TapWar

In this tutorial you’ll learn to make a simple iOS game using the most basic components: UIView, UILabel, UITapGestureRecognizer.

You can do it really quick and the result will impress all of your friends. So, let’s start!

Tap War

Our game involves two players: red and green. When a player taps his part of the screen it will grow a bit in size and when one player overpowers the other (his part covers the game board) he’ll win the round.

Before each round a countdown timer is displayed in the middle of the screen, and you can see the score of each player on their side.


Step 1: Create a new project

Open Xcode and choose to create a new Xcode project. Select the Single View Application template, give it the name TapWar and select where to save it.

creationProcess

Hit “create” and you’re on!


Step 2: creating the interface

As you can see now, all the files of your project are visible in the left side of Xcode in the Project Navigator. The ones we’ll be touching today are ViewController.swit and Main.storyboard. Click on Main.storyboard and you will see the first screen from your app. In the right bottom corner you have a list of components called the Component Library.

For this game we will need UIViews and UILabels. Search for UIView and label in the Components Library:

Grab a View and drag it on the upper half of the screen. Now you should see some basic options for your view in the upper right side of the screen in the Attributes Inspector.

Change the background of the View to DarkGreen, drag another View on the lower side of the screen and change its background to DarkRed. Choose for both to be multiple touch enabled and change the tag number for the red one to 1.

Now we have to set the constraints for these two views; meaning that we have to set some layout rules so that Auto Layout will know how to draw them on the screen when we run the project. We want the green View to cover the upper half of the screen and the red on the other half. We can also make the status bar to disappear.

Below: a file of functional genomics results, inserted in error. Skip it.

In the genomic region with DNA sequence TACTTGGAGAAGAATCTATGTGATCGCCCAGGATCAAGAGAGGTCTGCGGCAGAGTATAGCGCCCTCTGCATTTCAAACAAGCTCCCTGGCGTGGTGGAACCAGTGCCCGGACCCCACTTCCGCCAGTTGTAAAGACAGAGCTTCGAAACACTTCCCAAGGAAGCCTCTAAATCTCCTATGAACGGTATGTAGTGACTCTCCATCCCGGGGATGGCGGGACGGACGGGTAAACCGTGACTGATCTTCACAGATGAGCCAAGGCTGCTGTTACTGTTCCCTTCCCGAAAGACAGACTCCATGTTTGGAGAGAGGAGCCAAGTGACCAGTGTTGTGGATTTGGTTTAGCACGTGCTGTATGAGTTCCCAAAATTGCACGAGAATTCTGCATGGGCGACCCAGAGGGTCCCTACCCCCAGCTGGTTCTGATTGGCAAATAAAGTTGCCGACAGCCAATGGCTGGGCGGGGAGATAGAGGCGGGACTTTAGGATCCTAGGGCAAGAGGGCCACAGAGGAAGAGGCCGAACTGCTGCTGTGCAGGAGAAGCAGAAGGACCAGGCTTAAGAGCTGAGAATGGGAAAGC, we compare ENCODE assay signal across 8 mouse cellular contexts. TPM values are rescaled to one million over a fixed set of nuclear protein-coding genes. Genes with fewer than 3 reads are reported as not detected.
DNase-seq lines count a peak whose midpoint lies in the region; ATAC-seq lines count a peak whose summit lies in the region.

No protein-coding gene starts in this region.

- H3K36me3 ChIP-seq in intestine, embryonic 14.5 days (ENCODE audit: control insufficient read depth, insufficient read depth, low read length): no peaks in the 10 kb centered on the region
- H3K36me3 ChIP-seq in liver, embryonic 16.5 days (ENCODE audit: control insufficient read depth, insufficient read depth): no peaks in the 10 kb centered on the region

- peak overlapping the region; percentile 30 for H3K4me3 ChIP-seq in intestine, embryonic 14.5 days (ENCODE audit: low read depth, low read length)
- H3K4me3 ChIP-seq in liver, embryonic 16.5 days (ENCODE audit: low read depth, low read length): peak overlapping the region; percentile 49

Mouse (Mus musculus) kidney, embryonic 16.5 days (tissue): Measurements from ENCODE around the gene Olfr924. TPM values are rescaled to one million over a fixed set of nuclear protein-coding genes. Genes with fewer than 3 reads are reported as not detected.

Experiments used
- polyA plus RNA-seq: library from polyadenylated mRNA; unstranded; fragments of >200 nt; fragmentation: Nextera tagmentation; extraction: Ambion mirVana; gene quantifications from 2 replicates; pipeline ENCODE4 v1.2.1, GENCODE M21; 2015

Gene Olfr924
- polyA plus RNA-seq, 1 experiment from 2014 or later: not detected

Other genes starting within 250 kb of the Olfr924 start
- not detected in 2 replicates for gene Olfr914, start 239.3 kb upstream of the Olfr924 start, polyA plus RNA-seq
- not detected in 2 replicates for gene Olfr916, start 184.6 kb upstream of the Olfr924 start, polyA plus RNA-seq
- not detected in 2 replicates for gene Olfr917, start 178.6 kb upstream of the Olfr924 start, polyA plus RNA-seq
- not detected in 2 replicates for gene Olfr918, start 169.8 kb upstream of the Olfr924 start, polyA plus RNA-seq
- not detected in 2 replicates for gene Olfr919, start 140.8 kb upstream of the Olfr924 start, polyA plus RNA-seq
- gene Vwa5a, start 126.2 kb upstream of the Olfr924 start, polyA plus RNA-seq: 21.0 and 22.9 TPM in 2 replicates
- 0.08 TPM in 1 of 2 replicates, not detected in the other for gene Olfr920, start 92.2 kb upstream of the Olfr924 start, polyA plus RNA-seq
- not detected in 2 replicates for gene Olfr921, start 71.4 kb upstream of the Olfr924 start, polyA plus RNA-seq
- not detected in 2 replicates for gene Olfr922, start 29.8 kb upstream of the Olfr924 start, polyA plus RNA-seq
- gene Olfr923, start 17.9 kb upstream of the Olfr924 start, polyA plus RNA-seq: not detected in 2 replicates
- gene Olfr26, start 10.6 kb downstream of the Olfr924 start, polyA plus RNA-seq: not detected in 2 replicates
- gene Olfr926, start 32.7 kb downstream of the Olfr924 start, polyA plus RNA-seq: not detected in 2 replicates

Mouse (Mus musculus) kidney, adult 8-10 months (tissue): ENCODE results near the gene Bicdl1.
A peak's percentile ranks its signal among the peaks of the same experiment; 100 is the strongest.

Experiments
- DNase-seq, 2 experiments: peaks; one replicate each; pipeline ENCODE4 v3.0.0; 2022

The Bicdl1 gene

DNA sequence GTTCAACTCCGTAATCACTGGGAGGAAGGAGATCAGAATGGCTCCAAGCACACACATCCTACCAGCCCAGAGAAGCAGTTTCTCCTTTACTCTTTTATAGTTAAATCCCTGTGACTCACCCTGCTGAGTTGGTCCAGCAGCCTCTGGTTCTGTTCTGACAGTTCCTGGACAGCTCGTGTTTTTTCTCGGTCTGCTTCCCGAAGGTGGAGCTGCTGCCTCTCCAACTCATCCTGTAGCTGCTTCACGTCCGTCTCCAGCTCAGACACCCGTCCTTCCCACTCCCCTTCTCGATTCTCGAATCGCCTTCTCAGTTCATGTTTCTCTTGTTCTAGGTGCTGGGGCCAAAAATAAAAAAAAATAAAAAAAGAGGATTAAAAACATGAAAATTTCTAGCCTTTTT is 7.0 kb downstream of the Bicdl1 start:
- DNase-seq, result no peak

Sounds fun, let’s begin!

Click on the green view from Main.storyboard and hold Control(), now drag the pointer on top of the main view (the superview).

You will now see a list of possible constraints that you can set. As you can see the options are mentioning about a margin; and we don’t want that. The margin sets a padding on big and very big screens and our goal is to cover the whole half of the screen with our green view. If you press and hold Option() you will get another list of options:

Basically the constraints refers to the visual object’s positions: left (leading), right (trailing), top and bottom. There are also constraints about width an height of the visual object we want to position. So we need to set the top Vertical Spacing to Top Layout Guide , left Leading Space to Container and right Trailing Space to Containerconstraints to 0, and the height can be 1/2 of the screen we are using for simulating the game (the height constraint will be set dynamically from the code later on). After creating the constraints for the green view we will set the constraints to 0 from the right sided menu, and the height constraint from the bottom-right sided bar: